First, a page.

Two lens or not two lens? That is the question

Hi all,

!! Please note this is a shameless cross post from I just want more input if possible!!

As I prototype the field dissection microscope I am facing some lens related questions, and more importantly lens related design decisions.

I have started off with things I had around the workshop from previous Openflexure prototyping:

In the first version I simply unscrewed the PiCamera2 lens until it almost fell out. Then took an image.

I think the magnification is about 0.25 between the woodlouse, and the image on the camera sensor. Now there are a few of problems here:

  1. Very hard to repeatable set the lens in the same position
  2. May need a bit more magnification in some systems
  3. Working distance is super short (~1cm or so), which is really annoying

One thought is to make a system with a second lens. For this I make a modified super short lens spacer for the picamera lens, and a separate holder for another lens, these can be held apart by a little frame

The plan was to make a system with two lenses. As the camera sensor is smaller than the bug, we need to demaginfy the bug somewhat, to make a virtual image, that we then image with the picamera lens:

The eventual plan was to get “pancratic magnification” or adjustable zoom, my eventually modifying the system so that the picamera lens can be moved a few mm. I decided to start with the picamera lens about 6mm from the sensor giving it about a magnification of 1.

Starting with the 50mm tube lens from the OpenFlexure microscope I ended making a tube that spaced this lens about 75mm away from the pi lens. This gives a magnification of about 0.33, and a working distance of about 180mm. This working distance is huge, making the microscope super unwieldly (which we can’t have, we must be able to wield with ease!). I was able to see my woodlouse (well an new woodlouse, Woody the Second we shall call them). Though it was awkward enough I didn’t save a snapshot.

In desperation I also tried the 6mm focal length plastic lens from the OFM illumination. The lens to lens distance here needed to be really accurate, and without an adjusting mechanism I couldn’t really get a focus, but the lens is clearly awful so I didn’t proceed.

Where next?

Well this is the question!

First of all, I think the next stage for me should be to design a stand, tweak the mechanics some more, and write some docs. This way others can build something an have a play.

As for what is next for the optics, I would love some feedback. I am much more of an mechanics person than I am an optics person. So I am just assuming everything is a perfect thin lens. Which will only get me so far. I have some ideas, but there is a trade off on cost/openness/quality/availability. I am not sure which is most interesting for the community.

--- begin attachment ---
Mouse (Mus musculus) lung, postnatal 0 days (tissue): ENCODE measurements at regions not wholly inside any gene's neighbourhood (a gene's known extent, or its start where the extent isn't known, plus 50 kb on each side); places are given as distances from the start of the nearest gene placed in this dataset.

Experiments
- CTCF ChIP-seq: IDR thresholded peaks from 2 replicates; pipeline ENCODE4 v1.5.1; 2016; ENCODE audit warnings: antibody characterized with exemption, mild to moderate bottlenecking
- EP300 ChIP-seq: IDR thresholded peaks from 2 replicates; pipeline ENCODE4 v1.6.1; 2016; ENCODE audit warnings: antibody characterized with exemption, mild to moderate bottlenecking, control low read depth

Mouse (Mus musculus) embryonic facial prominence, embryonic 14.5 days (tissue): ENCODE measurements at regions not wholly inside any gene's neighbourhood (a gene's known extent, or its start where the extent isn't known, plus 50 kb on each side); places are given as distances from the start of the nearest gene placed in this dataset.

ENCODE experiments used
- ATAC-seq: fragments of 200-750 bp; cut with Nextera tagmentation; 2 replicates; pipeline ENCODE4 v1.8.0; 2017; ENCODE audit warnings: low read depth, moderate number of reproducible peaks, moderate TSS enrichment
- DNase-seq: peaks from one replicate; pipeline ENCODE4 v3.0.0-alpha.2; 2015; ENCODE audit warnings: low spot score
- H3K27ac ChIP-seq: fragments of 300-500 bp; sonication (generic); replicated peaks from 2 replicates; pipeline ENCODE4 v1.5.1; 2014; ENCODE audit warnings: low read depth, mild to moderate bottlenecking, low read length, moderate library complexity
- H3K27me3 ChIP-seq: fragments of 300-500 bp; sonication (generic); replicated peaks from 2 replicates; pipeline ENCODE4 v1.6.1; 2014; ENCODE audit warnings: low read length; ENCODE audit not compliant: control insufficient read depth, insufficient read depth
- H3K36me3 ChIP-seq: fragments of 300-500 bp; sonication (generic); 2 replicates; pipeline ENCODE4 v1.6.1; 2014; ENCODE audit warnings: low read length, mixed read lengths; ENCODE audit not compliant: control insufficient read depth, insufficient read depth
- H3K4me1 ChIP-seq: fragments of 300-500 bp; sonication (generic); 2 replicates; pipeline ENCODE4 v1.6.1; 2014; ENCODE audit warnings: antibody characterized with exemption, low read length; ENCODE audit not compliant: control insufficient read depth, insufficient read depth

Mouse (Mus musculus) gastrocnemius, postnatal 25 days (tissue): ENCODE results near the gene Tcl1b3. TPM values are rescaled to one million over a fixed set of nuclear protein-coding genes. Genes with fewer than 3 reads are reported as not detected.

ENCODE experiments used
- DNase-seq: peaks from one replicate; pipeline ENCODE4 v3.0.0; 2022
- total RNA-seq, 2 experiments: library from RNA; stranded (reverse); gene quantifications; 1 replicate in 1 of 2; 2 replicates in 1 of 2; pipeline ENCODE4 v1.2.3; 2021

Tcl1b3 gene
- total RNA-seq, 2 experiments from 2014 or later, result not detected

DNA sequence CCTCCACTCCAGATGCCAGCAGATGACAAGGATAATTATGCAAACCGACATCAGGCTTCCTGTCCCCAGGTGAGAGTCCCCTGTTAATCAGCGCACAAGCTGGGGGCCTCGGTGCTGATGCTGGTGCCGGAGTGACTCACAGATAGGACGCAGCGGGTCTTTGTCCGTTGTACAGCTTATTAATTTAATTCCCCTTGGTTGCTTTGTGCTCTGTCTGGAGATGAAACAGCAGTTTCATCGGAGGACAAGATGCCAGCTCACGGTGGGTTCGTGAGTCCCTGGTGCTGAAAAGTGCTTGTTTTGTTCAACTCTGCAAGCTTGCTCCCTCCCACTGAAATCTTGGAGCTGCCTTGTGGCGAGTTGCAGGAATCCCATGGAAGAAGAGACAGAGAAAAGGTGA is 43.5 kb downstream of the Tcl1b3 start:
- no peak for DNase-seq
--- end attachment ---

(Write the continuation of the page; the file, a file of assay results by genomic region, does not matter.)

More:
What do people think of these options:

  1. Find a plain lens with about 20mm focal length and try again. Both as a 1-lens and 2-lens system. My back of the envelope calculations tell me should give me a more sensible size and working distance.
  2. Get M12 lenses perhaps this kit. These are easier to adjust. However there is lots to think about here:
  3. The kit above seem to be six lens groups. If they are optimised for imaging long distance, will this make a rubbish microscope. How easy are these lenses to get, and can we get identical ones in a few years?
  4. I think single lenses are available in an M12 housing, but they are fairly expensive, and might perform even worse!?
  5. M12 mounts are available for lots of cameras. Allowing experimentation with PiCamera2, PiCameraHQ, and lots of other cameras
  6. Just get a cheap C-mount adjustable microscope lens and put in on a picamera HQ. The downside is the lens is now a black box, and this lens might be hard to buy in some locations. The up side is it should give me time to concentrate on nice mechanics.

All comments welcome!

Any thoughts @hikinghack @amchagas


Hi Julian,
Have you experimented with Google Lenses? These are really cheap, easy to buy everywhere and they have a focal distance of 45mm.
Let me know what you think. There are people at my University interested in these setup. I would be happy to replicate your experiments. I have a bunch of google lenses. I use them mostly for collimating LED light.



I did consider them. I thought that if the 50mm focal length lens I had worked well I would look to move to the google cardboard lens. However, the focal length seems to make everything a bit too large to be nicely portable.

Any ideas of something equally cheap and available with a focal length of about 20mm?

just pinging @alex9000 for optics nerdery

speaking of those these are the ones @alex9000 got for his GOSH workshops, with a FL of 8mm

not sure if they will work for you

“M12 mounts are available for lots of cameras. Allowing experimentation with PiCamera2, PiCameraHQ, and lots of other cameras”

I like the idea of getting going with a standardized lens mount, even if it is a weirder M12 mount. My cursory looks seem like i can find an assortment of m12 lenses around pretty easily in lots of online places.

I guess this comes back to the broader key goals of this particular project, the goal is an open source dissection microscope, what are its main contributions vs just buying a dissection microscope?